Connectivist Teaching

Seeking new ideas, inspiration or support for mathematics instruction? Teachers looking for research-based strategies to engage and challenge students of diverse backgrounds may access materials from the Ne‘epapa Ka Hana (NKH) Teacher Institute. To help educators prepare for, implement and discuss socially and culturally responsive problem-based learning.
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Unit 2. Principles of Connectivism

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In the connectivist classroom, the students rely on their networks for gaining and sharing knowledge. In the connectivist classroom, the ability to learn and find information is more important that what is currently known. Connectivist classrooms are student-centered environments where the teacher guides the student learning. It is the teacher’s job to help students create and maintain networks so they can find and learn new information. Teachers help students connect with and maintain social learning networks and social technology networks. Using social learning and social technologies promotes inclusion by increasing agency, openness, connectivity, and diversity.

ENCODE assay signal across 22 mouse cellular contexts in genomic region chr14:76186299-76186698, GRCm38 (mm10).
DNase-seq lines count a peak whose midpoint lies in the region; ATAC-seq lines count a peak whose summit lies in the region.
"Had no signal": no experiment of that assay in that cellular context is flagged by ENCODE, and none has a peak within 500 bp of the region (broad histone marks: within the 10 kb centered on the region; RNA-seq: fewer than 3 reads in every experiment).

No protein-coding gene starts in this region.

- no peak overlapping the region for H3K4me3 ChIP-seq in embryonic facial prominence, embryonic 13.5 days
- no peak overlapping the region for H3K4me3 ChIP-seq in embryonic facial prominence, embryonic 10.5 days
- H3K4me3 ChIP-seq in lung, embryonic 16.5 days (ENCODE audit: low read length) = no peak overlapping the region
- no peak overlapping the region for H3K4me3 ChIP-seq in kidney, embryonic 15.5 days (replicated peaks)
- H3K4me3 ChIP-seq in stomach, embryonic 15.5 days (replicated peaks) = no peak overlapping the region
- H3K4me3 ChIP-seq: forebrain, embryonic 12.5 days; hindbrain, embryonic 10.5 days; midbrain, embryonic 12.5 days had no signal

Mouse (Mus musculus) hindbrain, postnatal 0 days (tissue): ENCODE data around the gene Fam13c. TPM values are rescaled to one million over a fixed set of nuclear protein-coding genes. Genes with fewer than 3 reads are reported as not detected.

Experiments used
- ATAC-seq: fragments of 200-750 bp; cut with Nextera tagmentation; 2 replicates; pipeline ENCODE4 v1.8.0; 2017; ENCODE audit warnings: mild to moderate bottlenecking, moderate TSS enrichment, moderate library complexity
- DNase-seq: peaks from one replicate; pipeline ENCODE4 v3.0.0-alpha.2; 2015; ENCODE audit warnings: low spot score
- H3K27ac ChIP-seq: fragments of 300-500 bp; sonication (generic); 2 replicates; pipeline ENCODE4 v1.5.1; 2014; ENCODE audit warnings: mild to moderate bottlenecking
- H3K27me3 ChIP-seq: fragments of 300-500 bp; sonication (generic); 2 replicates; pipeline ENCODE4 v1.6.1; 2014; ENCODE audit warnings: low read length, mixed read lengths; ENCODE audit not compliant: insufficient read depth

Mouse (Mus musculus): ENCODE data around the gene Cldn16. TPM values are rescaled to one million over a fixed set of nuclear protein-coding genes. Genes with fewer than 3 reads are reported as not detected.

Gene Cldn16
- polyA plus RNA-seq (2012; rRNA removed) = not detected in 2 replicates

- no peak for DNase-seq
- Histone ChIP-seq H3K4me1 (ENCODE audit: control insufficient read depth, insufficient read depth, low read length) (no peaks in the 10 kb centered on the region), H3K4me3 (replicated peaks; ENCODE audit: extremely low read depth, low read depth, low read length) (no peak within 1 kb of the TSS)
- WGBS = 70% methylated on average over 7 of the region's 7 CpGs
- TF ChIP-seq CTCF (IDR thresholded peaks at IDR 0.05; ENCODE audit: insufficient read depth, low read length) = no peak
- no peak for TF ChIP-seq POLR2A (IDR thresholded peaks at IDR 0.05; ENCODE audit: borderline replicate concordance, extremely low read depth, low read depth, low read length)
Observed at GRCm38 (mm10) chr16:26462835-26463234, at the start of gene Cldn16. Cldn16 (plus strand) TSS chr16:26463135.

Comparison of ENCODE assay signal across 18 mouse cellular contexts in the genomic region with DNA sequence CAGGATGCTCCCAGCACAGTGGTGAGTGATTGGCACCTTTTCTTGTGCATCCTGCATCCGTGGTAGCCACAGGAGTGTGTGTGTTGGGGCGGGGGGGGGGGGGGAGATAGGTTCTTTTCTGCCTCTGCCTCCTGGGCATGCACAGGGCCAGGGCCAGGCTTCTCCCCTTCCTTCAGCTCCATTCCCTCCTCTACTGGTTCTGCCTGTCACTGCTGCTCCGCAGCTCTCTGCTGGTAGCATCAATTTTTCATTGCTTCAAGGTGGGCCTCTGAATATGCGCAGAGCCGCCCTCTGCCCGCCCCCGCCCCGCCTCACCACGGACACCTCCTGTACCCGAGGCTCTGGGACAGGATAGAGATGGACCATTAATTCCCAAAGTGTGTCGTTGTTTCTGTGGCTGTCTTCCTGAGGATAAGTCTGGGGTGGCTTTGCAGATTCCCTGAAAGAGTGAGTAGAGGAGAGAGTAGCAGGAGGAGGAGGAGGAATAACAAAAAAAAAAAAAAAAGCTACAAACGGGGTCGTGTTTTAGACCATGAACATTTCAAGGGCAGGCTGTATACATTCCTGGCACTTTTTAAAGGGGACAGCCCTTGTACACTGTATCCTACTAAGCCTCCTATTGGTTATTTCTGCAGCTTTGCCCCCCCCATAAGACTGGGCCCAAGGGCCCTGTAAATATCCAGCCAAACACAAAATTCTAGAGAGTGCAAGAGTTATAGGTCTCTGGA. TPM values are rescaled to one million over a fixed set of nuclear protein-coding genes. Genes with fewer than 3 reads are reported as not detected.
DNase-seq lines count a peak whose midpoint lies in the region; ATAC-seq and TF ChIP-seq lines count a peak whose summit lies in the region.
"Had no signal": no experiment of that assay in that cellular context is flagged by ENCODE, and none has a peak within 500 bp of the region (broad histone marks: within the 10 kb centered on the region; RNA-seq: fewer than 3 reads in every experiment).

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Course Content

Course Content
Reflection Question

Reflection Question:

What are the four principles of connectivism? What strategies do you currently use to incorporate the principles in your classroom? What strategies could you add to incorporate all four principles of connectivism?

 

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